Wines from a charmed life

WAG wine columnist Doug Paulding has sipped with the industry’s movers and shakers. But he writes, “I got downright giddy when I was invited to a one-on-one tasting in Manhattan with Paul Hobbs of Paul Hobbs Winery and Hillick & Hobbs.”

Everyone knows that guy, or woman, who saunters through life and wonderful opportunities just seem to fall in place, day after day, year after year. 

I have met any number of famous wine people. Georges Duboeuf (Beaujolais), Michel Rolland (wine consultant), Adrian Bridge (Fonseca Port), Kevin Zraly (“Windows on the World Complete Wine Course”) and Ed McCarthy (“Wine for Dummies”) are but a few of the industry leaders I have had the opportunity to meet and taste wines with and discuss what they are promoting. But I got downright giddy when I was invited to a one-on-one tasting in Manhattan with Paul Hobbs of Paul Hobbs Winery and Hillick & Hobbs.

Paul’s parents, Joan Hillick and Edward Hobbs, were from Niagara County outside of Buffalo, New York, where they had 600 acres of farmland planted to fruit trees. A tight labor market didn’t deter them and as their plantings grew, so did their family. Soon enough, after bringing 11 children into the world, they had created their own work force. At some point in 1970, as second-born Paul was coming of age, Edward asked Paul to plant some grape vines. The vines and Paul’s interest in wine grew as his college career flourished. He was accepted into medical school, but Edward urged him to go to the University of California at Davis to learn about wine. At the time, mother Joan was not happy with that decision.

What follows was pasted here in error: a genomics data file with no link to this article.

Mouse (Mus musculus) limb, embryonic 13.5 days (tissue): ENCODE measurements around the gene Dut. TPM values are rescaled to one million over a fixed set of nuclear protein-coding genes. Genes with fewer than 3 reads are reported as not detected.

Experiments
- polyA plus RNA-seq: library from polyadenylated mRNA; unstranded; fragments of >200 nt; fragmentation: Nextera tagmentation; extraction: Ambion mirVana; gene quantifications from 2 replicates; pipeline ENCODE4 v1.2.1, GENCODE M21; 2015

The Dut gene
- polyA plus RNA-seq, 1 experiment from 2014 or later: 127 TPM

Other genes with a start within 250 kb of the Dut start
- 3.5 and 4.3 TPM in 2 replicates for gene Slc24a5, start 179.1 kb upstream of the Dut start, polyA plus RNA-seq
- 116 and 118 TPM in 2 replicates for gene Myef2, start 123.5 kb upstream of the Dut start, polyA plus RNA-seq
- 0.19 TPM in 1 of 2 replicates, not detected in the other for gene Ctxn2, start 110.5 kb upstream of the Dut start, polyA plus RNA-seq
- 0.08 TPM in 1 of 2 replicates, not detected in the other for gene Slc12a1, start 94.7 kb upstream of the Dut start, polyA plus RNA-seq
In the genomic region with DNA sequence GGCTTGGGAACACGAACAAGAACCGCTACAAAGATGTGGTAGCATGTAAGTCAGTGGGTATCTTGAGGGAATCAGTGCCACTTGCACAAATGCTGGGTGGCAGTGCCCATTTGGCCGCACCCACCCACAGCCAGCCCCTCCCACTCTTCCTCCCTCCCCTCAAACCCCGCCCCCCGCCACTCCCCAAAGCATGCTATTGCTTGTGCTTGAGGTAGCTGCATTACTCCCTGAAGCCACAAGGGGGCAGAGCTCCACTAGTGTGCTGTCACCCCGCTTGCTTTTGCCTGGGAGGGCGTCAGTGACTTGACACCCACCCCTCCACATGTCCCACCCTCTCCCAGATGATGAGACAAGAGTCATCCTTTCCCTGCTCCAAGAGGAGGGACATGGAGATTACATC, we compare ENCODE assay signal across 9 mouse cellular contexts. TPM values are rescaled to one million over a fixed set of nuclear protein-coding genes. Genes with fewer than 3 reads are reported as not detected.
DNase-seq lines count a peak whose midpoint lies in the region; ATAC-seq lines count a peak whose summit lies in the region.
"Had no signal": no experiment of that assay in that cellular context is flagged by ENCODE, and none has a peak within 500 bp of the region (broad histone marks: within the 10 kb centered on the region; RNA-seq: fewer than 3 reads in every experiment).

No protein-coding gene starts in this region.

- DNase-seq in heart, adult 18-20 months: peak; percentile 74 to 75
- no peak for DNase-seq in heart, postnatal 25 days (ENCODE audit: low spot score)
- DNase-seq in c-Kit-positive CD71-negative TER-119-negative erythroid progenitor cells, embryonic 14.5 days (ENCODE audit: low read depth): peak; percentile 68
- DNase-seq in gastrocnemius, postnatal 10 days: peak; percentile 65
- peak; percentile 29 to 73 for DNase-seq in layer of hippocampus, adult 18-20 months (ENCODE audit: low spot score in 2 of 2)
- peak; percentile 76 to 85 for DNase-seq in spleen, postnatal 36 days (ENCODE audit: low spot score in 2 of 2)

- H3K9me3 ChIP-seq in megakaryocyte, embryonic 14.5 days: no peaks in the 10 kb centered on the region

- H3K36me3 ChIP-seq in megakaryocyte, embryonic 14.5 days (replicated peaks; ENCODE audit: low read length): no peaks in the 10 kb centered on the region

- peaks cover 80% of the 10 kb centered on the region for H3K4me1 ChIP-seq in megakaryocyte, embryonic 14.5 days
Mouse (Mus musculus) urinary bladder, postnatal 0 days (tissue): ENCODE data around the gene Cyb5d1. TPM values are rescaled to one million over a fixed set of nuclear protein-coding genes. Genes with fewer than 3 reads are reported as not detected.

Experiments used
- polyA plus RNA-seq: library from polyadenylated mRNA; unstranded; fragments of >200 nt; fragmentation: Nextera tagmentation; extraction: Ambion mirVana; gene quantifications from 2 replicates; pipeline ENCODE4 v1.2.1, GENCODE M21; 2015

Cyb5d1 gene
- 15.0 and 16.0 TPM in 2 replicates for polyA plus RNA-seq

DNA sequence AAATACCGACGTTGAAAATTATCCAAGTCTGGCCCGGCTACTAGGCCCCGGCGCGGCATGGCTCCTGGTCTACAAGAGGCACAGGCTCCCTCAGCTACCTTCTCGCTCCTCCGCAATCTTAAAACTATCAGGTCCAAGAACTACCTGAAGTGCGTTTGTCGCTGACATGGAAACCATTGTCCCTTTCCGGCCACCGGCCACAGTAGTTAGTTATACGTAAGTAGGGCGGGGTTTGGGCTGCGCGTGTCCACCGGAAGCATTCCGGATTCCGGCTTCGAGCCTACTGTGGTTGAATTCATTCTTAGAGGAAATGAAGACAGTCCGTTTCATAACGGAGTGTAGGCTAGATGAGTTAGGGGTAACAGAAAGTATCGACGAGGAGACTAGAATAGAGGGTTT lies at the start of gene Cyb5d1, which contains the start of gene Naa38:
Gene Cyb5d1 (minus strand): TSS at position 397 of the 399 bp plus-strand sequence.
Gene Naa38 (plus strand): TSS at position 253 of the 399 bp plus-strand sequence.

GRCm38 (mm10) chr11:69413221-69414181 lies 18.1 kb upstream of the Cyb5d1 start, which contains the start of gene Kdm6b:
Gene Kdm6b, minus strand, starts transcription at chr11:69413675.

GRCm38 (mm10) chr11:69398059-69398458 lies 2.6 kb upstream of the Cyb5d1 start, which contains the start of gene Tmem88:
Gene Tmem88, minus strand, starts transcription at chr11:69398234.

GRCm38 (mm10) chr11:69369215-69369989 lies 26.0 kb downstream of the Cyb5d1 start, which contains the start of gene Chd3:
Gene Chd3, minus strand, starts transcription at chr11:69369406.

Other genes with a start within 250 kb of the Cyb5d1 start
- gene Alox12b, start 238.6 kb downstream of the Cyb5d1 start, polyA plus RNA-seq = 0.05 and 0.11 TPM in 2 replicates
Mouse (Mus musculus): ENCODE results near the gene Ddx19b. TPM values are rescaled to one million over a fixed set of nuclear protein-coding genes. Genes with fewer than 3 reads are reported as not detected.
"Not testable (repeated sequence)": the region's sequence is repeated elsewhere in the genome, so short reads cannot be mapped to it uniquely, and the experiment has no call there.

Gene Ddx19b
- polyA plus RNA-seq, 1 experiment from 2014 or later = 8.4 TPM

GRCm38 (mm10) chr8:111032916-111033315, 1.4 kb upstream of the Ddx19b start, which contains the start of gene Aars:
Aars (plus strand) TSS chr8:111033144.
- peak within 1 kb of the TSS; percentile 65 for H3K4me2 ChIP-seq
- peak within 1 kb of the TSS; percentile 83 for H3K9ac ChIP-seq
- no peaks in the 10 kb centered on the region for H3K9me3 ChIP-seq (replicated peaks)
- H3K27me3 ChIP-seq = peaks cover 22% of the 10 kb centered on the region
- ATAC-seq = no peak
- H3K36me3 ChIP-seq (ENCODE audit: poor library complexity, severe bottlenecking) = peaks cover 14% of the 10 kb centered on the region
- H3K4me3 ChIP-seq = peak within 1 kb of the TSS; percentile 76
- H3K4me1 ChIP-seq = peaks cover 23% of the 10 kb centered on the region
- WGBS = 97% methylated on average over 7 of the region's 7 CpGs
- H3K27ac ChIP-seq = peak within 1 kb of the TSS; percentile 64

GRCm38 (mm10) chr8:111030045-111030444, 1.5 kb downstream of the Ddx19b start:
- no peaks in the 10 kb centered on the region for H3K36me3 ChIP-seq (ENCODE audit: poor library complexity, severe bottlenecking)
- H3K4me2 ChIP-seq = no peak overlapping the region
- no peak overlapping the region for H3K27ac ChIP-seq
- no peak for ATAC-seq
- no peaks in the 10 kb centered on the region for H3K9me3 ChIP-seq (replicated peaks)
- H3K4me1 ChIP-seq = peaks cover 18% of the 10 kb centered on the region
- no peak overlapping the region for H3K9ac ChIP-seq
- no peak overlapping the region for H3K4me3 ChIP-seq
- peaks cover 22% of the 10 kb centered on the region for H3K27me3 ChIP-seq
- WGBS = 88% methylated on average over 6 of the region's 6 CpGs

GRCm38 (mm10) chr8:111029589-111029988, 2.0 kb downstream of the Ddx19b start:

Paul received his master’s degree with an emphasis on comparing French to American oak barrel-extracted flavors in wine. Robert Mondavi heard of this and immediately put him on the Mondavi oenological team. Paul admits he knew very little at the time but in a short while was asked to partner in the winery with Michael Mondavi to create Opus One, a collaboration between Robert Mondavi and Château Mouton Rothschild, one of the five first-growth wines of Bordeaux.

As Opus One took off, Paul found himself moving toward management and corporate board rooms, but he wanted to pursue his passion for working in the vineyards and creating wine in the cellars. So he bought some grapes and found a facility that would allow him to create a wine on its equipment when it was available. And with that, in 1991 Paul Hobbs had a label and some wine to sell. Soon enough he bought some land and planted vines. Then some more. And more, until today Paul Hobbs Winery has 300 acres in California’s Napa and Sonoma counties planted to Cabernet Sauvignon and Pinot Noir. The region’s Pinot Noir at the time was mostly planted with clippings that had been heat-treated to protect against viruses. Paul is certain this heat treatment essentially killed the “heart” of the vine, akin to Randle McMurphy’s lobotomy in “One Flew Over the Cuckoo’s Nest.” None of the Paul Hobbs Pinot Noir vines have been subjected to this heat abuse, resulting in a wine much smoother with pronounced nuance.